Being on the Front Lines Takes a Different Kind of Lawyer

Author: Trish Maher


A safe house for children battling AIDS in Lesotho relies solely on donors. How can we help build a sustainable source of income to keep the home solvent?

Amaranth may be the next super food. How can we encourage Guatemalan farmers to grow, consume, and find markets for it in order to improve their nation’s standard of living?

Despite widespread investment in nutrition programs, 40% of Cambodian children are under-developed. Why are these investments not paying off?

These are a few of the projects Notre Dame Law students worked on in the spring semester of 2014. Teams of students studied the problems for months, proposed solutions, and then, in a joint venture with Catholic Relief Services, traveled overseas to meet these problems where they exist..

Welcome to Business on the Frontlines.


“The Business on the Frontlines course stems from the fundamental belief that business is a powerful force for good if it is deployed properly, but that it is exceptionally underutilized in development, particularly in environments where there have been civil wars and conflict,” explains Professor Emily Block of the Mendoza College of Business.

The course began in 2008, and in 2010 was named one of Forbes Magazine’s ten most innovative business classes. Each class is comprised of students from the Mendoza College of Business, NDLS, and the Kroc Institute for Peace Studies. NDLS participation began with JD candidates, but the class is now open to LLM students as well. The course includes a rigorous classroom component as well as a unique field component. In the past three years, the Center for Civil and Human Rights has facilitated the participation of 13 NDLS students, sending them to a variety of countries including Guatemala, Ghana, Lesotho, and Rwanda.

“The Mendoza Business on the Front Lines program is a terrific and innovative course that exemplifies three of our own strengths: it is interdisciplinary, it is international, and it is experiential. Our students love it,” explains Joseph A. Matson Dean of the Law School Nell Newton. “It is one of the many unique opportunities we can offer them by virtue of being a law school located in the heart of a great university.”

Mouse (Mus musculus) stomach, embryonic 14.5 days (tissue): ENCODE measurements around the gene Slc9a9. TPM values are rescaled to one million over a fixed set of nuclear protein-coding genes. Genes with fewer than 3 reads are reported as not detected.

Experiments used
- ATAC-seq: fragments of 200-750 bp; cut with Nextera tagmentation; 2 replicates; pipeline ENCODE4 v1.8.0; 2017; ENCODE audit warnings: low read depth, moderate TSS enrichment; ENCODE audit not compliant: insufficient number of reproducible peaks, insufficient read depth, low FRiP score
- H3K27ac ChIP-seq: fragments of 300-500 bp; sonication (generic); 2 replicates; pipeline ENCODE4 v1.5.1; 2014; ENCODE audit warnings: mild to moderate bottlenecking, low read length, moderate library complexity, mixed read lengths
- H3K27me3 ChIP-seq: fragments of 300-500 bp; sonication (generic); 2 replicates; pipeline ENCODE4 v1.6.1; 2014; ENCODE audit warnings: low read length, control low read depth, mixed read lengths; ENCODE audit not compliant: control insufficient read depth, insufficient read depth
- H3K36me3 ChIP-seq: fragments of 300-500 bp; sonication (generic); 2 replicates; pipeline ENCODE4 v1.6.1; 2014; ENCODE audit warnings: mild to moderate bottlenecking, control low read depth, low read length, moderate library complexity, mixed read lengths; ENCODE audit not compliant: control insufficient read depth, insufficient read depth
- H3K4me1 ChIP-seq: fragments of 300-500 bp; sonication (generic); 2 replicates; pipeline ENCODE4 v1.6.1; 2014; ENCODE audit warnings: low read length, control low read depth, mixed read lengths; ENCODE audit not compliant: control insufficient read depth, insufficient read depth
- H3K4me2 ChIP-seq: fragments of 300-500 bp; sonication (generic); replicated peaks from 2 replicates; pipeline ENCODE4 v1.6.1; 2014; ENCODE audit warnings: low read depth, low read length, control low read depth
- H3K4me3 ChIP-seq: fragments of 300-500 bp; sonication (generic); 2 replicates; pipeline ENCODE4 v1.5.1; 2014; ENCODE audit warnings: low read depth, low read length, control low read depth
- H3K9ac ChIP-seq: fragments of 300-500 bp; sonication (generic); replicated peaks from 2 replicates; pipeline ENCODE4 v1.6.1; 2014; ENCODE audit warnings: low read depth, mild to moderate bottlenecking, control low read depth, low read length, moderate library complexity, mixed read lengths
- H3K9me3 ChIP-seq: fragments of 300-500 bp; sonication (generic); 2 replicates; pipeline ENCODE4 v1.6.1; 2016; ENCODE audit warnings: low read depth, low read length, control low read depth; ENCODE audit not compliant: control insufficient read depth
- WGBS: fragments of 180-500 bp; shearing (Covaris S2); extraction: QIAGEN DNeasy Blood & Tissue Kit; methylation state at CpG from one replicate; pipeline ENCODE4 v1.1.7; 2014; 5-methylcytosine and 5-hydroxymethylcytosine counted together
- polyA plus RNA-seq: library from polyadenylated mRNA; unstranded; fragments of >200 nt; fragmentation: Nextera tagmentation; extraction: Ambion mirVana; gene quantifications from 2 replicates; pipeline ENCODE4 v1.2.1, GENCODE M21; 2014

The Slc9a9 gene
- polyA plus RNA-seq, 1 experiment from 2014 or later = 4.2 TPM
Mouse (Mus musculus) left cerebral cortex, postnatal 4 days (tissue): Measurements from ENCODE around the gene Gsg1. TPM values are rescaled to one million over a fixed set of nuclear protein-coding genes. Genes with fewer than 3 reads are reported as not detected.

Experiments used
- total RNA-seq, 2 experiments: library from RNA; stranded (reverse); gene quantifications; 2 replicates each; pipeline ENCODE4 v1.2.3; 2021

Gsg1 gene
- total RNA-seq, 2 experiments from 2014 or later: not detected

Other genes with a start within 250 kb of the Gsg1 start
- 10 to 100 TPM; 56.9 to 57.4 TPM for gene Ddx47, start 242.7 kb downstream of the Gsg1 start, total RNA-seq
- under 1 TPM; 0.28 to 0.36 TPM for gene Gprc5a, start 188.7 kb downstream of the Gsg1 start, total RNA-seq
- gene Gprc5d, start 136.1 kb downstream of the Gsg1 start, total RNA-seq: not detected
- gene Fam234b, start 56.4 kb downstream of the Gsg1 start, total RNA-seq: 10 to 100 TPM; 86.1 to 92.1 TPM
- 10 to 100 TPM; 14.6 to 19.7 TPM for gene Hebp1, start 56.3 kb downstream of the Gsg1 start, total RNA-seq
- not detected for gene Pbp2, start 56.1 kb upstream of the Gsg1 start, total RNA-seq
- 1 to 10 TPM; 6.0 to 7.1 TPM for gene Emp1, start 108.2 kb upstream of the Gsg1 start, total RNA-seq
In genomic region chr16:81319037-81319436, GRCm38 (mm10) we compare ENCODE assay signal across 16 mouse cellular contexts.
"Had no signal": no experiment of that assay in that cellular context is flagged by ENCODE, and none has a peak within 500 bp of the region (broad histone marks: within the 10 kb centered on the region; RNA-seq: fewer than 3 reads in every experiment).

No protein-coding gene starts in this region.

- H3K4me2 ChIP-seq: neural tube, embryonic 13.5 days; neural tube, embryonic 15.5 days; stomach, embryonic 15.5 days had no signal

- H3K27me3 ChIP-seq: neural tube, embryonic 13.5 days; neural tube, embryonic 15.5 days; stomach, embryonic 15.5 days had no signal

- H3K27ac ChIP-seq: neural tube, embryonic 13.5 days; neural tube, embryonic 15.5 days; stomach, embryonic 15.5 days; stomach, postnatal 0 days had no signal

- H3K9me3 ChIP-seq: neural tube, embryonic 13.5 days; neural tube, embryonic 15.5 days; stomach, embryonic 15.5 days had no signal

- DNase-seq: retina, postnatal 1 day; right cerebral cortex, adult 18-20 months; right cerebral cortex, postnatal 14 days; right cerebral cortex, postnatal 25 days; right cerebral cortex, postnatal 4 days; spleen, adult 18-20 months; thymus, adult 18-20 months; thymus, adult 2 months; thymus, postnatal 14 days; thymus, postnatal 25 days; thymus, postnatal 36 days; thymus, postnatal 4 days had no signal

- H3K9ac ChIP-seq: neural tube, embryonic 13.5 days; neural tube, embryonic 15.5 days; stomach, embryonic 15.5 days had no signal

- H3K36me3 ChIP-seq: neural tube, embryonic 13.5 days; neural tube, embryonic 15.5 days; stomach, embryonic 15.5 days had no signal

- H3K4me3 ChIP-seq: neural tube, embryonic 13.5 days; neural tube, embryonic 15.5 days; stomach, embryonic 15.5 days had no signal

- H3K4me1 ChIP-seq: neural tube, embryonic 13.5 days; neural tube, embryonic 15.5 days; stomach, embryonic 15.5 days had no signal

Notre Dame Law graduate, Caroline Wambui ’14 LL.M. was accepted into the course this past spring and worked on a project in Cambodia. She found the class valuable for its academic challenge as well as its personal one.

“It is perhaps the best problem-solving experience I have undergone so far in an academic environment. It is practical learning at its best,” states Wambui, who holds a law degree from The University of Pretoria, South Africa. “Questions were asked, worst case scenarios were painted, and I brainstormed with people I had assumed cared mainly about the bottom line. But they asked the tough questions on dignity and scratched beneath the surface in a way that was new to me. I came into this class slightly presumptuous about development issues and critical about business, but I walked away humbled.”

At the outset, the highly selective class was only open to business students; however, the value NDLS students could offer soon became apparent.

“Sometimes projects that we think are going to have a strong legal component may change or the projects that don’t seem to have anything legal initially do see them emerge,” offers Professor Block. “I can guarantee you, however, that at some point, the law student is going to ask a question that none of us would have thought of and that this question is going to be a game changer.”

While in school, all NDLS students are encouraged to participate in a wide variety of clinical programs, externships, lawyering skills courses, immersion and pro bono programs. More information about these offerings is available at our Clinics and Experiential Learning web page.